Shropshire by John Speed

Shropshire by John Speed

Code: 53619

£475.00 Approx $612.11, €549.77
Qty 

Date: 1627

Long title: Shropshyre Described The Sittuation of Shrowesbury Shewed With the Armes of thos Earles, and other Memorable things observed Copper engraving with later but not recent  hand colouring.  Overall sheet size : 52.8cms.x 40.2cms. Image size: 508mm x 382mm.  Decorative cartouches containing county name and scale of distance at bottom left and right, respectively.  Plan of the town of Shrowesbury (Shrewsbury) with key underneath. Bottom right battle scene of Olfeilde and description thereof underneath.   English text to verso with index of places of interest and description of the county as usual. He describes it as ,’very fruitfull for life’ and ‘wholesome is the ayre, delectable and good ,yeelding the Spring and the Autumne, seed time and harvest, in a temperate condition and affordeth health to the Inhabitants in all seasons of the yeare’. He is full of praise for Shrowesburie, saying that it is ,’inferior to few of our Cities ‘ and that her ‘Citizens are rich’...fascinating reading.  Centre fold as published. One small archival strengthening bottom of centrefold and top margin on verso; a little black smudging in right margin obviously occasioned during printing so a C17th flaw else very good condition.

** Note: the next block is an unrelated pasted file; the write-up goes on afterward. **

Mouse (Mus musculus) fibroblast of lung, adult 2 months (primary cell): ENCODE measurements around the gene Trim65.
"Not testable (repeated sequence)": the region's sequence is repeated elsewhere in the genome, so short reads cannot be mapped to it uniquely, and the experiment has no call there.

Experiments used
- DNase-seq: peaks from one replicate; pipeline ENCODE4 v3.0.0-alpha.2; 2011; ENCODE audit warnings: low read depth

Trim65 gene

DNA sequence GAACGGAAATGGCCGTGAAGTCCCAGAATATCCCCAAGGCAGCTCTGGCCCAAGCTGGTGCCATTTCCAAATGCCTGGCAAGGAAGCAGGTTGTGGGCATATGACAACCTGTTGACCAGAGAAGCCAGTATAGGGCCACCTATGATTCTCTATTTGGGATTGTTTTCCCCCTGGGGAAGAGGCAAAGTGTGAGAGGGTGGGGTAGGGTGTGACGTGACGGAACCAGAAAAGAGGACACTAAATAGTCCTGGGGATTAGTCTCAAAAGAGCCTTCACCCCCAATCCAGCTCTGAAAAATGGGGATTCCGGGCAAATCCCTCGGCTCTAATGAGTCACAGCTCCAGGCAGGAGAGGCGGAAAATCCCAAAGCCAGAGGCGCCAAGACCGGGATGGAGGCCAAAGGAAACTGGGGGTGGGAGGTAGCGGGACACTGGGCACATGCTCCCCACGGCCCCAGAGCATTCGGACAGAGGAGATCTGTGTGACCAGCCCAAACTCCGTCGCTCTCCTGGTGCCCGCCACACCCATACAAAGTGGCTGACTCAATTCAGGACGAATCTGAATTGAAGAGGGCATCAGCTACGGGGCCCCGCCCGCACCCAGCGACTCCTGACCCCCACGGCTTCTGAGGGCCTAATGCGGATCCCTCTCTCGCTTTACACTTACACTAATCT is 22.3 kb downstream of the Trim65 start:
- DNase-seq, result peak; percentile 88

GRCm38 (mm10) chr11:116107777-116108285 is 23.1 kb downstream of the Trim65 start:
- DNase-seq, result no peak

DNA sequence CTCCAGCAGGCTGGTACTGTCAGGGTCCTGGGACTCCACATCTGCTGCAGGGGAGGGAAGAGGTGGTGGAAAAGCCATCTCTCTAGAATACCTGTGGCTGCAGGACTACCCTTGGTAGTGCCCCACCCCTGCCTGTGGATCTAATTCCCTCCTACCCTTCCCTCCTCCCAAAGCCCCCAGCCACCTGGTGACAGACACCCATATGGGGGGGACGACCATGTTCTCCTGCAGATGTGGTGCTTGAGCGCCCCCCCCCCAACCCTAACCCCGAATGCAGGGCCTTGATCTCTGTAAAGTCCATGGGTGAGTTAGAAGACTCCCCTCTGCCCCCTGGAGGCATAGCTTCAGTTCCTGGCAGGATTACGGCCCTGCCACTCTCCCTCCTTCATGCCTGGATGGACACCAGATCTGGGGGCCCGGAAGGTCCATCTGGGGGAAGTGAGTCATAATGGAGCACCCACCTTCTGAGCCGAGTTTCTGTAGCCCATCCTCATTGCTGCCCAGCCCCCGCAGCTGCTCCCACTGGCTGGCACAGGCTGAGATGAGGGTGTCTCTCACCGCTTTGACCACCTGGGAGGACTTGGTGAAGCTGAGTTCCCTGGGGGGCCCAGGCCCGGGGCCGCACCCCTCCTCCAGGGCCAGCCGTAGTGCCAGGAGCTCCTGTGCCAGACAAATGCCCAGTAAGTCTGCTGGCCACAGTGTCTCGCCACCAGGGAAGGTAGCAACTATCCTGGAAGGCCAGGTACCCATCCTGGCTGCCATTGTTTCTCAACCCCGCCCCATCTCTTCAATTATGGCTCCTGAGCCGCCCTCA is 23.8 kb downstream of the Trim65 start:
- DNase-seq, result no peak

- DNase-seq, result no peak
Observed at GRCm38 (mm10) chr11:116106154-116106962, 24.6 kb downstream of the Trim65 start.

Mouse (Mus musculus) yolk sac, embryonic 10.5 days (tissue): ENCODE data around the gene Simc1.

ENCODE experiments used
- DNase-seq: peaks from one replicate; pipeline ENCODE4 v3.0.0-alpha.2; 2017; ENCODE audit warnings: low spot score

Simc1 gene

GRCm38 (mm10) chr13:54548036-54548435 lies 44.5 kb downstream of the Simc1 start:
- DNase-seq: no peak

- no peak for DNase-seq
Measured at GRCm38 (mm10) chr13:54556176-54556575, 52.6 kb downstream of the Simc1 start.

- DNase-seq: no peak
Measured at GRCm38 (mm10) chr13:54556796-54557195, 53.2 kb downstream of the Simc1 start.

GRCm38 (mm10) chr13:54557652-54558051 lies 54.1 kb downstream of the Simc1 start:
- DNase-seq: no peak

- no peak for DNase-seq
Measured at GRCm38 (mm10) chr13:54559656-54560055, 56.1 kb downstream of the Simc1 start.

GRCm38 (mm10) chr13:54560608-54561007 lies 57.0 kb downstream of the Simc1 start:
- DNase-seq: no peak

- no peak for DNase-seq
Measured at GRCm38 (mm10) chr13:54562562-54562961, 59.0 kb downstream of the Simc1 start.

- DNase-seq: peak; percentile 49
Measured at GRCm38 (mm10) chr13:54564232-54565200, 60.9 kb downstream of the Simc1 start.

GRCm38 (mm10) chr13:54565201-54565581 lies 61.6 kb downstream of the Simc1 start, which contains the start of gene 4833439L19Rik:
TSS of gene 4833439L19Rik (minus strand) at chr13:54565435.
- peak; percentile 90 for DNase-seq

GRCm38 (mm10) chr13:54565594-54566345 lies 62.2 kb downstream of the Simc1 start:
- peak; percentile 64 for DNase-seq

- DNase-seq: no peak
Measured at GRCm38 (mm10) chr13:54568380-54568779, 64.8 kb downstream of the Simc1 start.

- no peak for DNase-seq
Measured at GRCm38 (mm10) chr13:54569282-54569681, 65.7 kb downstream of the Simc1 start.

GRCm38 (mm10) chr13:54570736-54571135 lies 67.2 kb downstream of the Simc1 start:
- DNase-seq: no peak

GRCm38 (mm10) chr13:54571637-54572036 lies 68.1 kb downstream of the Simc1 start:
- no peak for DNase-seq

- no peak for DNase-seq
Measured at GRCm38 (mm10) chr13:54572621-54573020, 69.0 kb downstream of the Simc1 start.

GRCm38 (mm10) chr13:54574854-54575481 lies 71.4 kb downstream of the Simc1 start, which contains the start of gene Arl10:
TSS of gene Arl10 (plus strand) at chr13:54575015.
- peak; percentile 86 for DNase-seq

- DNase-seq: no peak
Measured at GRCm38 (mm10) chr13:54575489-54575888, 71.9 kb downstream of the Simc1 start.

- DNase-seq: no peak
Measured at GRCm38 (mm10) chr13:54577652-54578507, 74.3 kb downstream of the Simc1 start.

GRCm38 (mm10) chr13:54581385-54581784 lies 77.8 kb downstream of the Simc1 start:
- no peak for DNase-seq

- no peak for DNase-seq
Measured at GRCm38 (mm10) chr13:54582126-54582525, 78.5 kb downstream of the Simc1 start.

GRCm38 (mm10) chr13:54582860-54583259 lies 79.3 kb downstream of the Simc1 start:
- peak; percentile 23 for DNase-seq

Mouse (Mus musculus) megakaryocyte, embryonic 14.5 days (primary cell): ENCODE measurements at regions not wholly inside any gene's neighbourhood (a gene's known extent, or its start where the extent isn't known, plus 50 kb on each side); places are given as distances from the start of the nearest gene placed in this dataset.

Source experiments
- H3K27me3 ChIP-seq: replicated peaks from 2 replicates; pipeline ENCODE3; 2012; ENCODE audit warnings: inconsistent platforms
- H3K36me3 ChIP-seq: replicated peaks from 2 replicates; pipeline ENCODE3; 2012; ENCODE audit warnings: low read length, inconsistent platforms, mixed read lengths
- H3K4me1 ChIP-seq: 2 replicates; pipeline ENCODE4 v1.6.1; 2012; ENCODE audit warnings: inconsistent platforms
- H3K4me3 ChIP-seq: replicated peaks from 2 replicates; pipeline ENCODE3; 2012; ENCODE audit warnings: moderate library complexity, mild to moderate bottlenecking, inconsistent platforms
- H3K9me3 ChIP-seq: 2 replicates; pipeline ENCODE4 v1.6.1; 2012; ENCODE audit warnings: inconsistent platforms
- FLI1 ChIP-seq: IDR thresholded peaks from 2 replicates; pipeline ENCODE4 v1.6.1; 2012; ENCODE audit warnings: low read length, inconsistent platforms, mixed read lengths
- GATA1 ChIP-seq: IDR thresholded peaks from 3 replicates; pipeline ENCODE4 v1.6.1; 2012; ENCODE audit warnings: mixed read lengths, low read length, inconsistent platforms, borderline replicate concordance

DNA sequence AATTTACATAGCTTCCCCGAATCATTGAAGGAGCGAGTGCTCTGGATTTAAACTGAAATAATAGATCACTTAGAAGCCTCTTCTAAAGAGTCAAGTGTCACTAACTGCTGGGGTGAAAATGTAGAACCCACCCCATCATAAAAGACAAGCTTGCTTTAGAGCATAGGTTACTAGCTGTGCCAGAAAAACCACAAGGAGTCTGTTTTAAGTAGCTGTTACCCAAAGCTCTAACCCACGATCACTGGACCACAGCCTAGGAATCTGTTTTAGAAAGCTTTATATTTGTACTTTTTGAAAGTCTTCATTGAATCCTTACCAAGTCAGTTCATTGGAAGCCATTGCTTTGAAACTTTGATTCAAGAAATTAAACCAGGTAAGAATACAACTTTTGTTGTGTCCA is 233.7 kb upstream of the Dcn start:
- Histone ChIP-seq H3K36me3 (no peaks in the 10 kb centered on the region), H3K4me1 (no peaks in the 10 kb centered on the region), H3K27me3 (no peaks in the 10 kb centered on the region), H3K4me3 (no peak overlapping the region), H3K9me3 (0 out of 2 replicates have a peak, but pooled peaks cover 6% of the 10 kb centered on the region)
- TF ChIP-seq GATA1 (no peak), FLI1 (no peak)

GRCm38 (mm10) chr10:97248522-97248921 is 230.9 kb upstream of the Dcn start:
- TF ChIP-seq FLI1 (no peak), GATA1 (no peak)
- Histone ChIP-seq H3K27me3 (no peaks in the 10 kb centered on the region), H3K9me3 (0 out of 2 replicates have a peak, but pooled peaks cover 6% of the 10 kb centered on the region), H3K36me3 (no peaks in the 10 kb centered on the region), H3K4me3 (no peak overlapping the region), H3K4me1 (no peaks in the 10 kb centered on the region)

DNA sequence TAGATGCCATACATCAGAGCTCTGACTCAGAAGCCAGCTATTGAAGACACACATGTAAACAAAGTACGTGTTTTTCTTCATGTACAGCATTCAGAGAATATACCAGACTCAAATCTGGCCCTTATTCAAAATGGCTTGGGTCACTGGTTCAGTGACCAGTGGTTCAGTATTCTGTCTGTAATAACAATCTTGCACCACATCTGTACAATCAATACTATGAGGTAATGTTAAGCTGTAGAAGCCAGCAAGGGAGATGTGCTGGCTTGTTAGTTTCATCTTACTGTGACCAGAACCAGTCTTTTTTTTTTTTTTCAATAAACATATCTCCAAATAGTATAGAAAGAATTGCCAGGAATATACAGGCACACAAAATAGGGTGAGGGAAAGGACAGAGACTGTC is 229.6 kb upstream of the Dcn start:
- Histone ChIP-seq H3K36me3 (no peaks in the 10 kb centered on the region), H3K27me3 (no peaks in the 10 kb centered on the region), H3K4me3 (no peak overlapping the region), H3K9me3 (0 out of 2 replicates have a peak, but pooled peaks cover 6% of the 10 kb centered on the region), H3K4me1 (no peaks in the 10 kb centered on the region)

Until his late thirties, John Speed was a tailor by trade but his passion for history and map-making led him to gain a patron in Sir Fulke Greville, the poet and statesman, who found him a post in the customs and helped subsidize his map-making, giving him “full liberty to express the inclination of my mind”. He became aquainted with the publisher William Camden, whose descriptive text was used by Speed for most of the maps in his atlas “The Theatre of Empire of Great Britain” published most probably in 1612 although it bears the date 1611 on the main title page. The maps were engraved in Amsterdam by Jodocus Hondius, one of the foremost engravers of his time. Speed’s maps are unique historical documents of their time and the town plans featured on the maps are in most cases the first information we have of their early apppearance. Their artistry has guaranteed the collectability of these maps in the centuries that have followed.